This pocket hole corner cabinet is the last installment for the projects going to my relative. I’ve already made her a pair of bathroom vanities and a new set of kitchen cabinet doors for her new home and this was the last piece of the puzzle. It also was a nice project for me to complete here in the shop as it used up a fair amount of scrap wood I had. Well….some of it was scrap. The dimensional lumber I used was extra from a previous job.
The corner cabinet had to fit into a certain area in her bathroom. The space allowed a maximum cabinet size of 18” on the left and right walls and 36” in total height. Pretty much everything I do these days is completed in SketchUp first. I normally make a design video as well as a plan before I even hit the shop.
But once in the shop it was a matter of finding the appropriate size scrap pieces. I pretty much knew I had enough out there. It’s amazing how fast a lumber rack can fill up with smaller cutoffs for projects.
The piece of plywood I had already available was actually the exact width of one of the short sides of the triangle so all I had to do was cut it into appropriate size squares.
I wanted to cut all three shelves at the same time. Doing so will pretty much guarantee that the pieces are the same exact size. The only think you have to make absolutely sure of is that the pieces are secure to one another and are perfectly stacked on top of one another. I normally use tape for situations like this. Tape is plenty strong enough to hold the pieces just fine and won’t get in the way like clamps will.
To make an accurate cut I clamped the taped shelves to my multi purpose hold down jig. This jig has proven to be incredibly valuable in many projects since making it. If you haven’t already, I strongly suggest you make a similar kind of hold down jig.
This particular jig will hold virtually any piece of material in any orientation. What’s really cool about it is that it doesn’t have a runner on the bottom so there is no worry about cutting an absolutely perfect runner to go in your miter slot only to have it warp or swell up due to humidity and eventually not slide correctly.
I mentioned earlier that I did use a piece of dimensional lumber in this project. It was in fact a full 10′ 1×6 that I cut some material from. Considering the fact that I had it left over from another project I have no problem calling this a scrap piece. It makes me feel more resourceful when I look at it like that anyway.
Standard operation for me when it comes to cabinet face frames is to rip the material out of 1×6. This is enough room to get two 2-1/2” pieces from each section. The 1×6 just needs to be ripped down the middle and then ripped to final width to remove the rounded corners.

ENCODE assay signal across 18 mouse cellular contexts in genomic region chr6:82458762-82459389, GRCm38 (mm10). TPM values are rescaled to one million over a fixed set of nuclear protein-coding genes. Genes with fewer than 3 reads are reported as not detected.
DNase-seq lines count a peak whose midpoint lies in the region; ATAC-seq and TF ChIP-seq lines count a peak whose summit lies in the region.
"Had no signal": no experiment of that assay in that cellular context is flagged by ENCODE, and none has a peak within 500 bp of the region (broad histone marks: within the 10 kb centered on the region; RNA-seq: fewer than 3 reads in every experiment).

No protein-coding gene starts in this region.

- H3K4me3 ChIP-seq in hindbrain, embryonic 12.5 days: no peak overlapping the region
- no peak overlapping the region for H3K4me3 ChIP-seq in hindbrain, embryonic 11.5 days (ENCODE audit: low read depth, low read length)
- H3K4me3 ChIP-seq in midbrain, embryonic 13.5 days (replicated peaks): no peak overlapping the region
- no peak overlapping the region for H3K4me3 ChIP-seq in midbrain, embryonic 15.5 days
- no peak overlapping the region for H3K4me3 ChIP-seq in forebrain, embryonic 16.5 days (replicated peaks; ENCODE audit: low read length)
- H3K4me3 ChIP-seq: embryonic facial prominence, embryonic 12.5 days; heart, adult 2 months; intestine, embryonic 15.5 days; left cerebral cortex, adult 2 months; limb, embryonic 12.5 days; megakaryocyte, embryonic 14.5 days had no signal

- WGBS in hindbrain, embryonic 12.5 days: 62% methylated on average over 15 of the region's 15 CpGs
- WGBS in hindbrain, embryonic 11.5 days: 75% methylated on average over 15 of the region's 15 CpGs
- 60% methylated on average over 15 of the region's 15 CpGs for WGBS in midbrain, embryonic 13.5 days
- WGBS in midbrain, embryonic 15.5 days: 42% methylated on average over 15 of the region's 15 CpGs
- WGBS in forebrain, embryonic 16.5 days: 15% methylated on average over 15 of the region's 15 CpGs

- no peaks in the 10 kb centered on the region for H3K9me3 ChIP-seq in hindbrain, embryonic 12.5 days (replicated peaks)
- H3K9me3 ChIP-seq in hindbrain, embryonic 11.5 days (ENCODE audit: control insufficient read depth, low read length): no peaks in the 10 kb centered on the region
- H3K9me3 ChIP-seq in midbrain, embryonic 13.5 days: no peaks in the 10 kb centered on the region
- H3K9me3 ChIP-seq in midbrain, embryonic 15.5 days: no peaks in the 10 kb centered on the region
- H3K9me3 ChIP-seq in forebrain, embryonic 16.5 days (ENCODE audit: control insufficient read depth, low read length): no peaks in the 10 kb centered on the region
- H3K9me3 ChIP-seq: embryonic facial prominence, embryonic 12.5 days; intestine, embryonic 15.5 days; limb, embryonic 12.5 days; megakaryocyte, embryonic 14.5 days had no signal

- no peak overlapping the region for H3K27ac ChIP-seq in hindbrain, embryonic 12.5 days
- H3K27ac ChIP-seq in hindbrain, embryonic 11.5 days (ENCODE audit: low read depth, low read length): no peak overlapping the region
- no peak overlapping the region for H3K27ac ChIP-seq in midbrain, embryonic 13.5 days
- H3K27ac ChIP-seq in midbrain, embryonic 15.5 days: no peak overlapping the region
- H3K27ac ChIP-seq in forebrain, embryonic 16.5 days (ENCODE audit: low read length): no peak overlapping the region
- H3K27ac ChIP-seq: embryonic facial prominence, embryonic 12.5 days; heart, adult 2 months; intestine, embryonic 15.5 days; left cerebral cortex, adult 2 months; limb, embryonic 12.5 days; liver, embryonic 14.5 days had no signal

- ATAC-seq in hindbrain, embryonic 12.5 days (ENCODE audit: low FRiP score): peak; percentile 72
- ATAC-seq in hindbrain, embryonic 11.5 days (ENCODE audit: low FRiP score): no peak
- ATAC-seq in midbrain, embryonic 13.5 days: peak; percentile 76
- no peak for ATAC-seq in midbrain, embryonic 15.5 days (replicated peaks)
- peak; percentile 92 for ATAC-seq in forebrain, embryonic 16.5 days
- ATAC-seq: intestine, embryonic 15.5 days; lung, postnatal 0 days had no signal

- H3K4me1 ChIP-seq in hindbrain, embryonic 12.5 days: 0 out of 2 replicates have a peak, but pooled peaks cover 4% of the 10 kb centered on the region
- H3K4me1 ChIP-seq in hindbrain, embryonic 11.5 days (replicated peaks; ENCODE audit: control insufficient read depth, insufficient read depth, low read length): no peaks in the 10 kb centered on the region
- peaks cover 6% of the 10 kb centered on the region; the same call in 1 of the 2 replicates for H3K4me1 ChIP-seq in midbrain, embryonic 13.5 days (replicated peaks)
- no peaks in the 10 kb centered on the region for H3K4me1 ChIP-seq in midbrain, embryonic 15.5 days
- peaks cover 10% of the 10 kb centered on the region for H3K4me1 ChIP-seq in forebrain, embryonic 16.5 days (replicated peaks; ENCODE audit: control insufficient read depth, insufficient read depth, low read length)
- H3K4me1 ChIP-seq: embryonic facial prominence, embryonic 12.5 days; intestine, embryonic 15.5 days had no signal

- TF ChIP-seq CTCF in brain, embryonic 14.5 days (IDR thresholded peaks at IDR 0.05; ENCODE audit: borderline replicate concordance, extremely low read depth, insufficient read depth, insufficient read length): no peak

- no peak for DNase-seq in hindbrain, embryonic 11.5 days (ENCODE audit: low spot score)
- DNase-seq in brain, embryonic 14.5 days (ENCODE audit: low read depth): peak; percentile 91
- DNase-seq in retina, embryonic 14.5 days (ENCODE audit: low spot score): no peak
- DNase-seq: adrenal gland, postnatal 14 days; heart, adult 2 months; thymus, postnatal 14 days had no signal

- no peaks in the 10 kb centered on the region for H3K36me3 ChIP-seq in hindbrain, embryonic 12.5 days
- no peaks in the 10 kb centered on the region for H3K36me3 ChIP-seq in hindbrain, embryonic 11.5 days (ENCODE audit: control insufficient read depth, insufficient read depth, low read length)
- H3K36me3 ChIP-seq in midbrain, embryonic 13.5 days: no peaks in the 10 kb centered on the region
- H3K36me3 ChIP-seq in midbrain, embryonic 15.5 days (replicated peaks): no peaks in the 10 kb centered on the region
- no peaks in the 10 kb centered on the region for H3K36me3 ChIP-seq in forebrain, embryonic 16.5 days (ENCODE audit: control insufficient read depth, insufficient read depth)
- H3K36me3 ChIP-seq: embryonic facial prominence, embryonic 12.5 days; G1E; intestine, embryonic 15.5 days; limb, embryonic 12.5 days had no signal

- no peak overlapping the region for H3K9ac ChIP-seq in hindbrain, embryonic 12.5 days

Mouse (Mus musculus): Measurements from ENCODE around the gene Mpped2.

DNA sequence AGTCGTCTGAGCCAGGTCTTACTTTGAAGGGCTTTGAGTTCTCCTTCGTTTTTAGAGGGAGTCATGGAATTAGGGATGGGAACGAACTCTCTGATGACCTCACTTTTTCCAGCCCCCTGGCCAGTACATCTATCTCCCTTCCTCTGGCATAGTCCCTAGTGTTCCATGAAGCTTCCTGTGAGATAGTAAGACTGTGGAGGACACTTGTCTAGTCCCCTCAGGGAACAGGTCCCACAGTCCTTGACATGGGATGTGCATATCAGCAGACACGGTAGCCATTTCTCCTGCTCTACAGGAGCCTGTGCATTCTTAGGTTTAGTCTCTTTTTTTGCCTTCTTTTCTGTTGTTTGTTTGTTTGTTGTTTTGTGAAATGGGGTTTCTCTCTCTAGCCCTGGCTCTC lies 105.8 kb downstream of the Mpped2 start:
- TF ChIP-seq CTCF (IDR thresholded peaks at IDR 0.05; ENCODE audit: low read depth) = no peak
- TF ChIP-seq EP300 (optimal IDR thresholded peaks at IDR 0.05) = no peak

At the moment I don’t have a reliable final trim miter saw. I view it as a rough cut only tool. It’s a sliding miter saw that has an incredible amount of left and right flex in the arm during use. So all of my crosscutting is done on my small cutoff sled. This is a good view of why I prefer a one sided sled like this. You can stand to one side instead of in the path of flying sawdust or debris.
Because I don’t like getting my Festool Domino machine dusty I decided to construct the face frames with good’ole pocket holes. Just kidding, I don’t have any dust in my shop. (joke)
The three triangular shelf pieces are secured to the face frame with pocket holes as well. I’m using my Kreg Foreman pocket hole machine for all of these pocket holes but it isn’t 100% necessary. You can do the same thing with a much less expensive pocket hole jig. I make a ton of projects with pocket holes so for me it makes sense to use it.
And of course 1-1/4” pocket hole screws are used with this project. That’s the size needed when working with 3/4” stock. Like I said, I make a lot of pocket hole projects so I have a lot of pocket hole screws on hand.
The back panels were cut from 3/8” luan plywood. One side of each panel needs to be ripped at a 45 degree angle. This will allow the back panel to hug the inside of the face frame.
I normally just tack any back panel on with a million brad nails but I knew this time I would be removing the panels when I stained. I don’t want to get any stain on the back panels during the finishing process so I screwed them on so that they could be removed later.
After the structure of the cabinet is 100% complete I ran the cabinet through the table saw on each side to cut a 45 degree angle on the front face frame. This will give the cabinet a more 3D built out look on the sides instead of a seamless built in look.
Then the part of woodworking that is incredibly booring. Sanding….and sanding…and sanding…and sanding…and sanding.
I stained the project with Early American Minwax stain and top coated it with several coats of satin Watco Spray lacquer. You can purchase this at most big retailers and it really saves time compared to brushing finishes. I’m seriously in love with lacquer and the fact that you can get it in a spray can is icing on the cake. Lacquer is a very fast drying protective finish that ends up being a little harder than polyurethane. Since using lacquer on 99% of my projects over the past couple years every polyurethane project I touch feels soft like plastic to me. It feels that way anyway.
So that’s it. A pretty easy scrap wood project that pretty much anyone can make. Below you can download a free PDF plan for this project. Although this plan is free to you remember that it isn’t free to produce. If you would like to show your thanks please consider using the donate button at the bottom of this page. If you liked this project and found it useful please share it so others can do so as well. Thanks for stopping by folks and have a great day!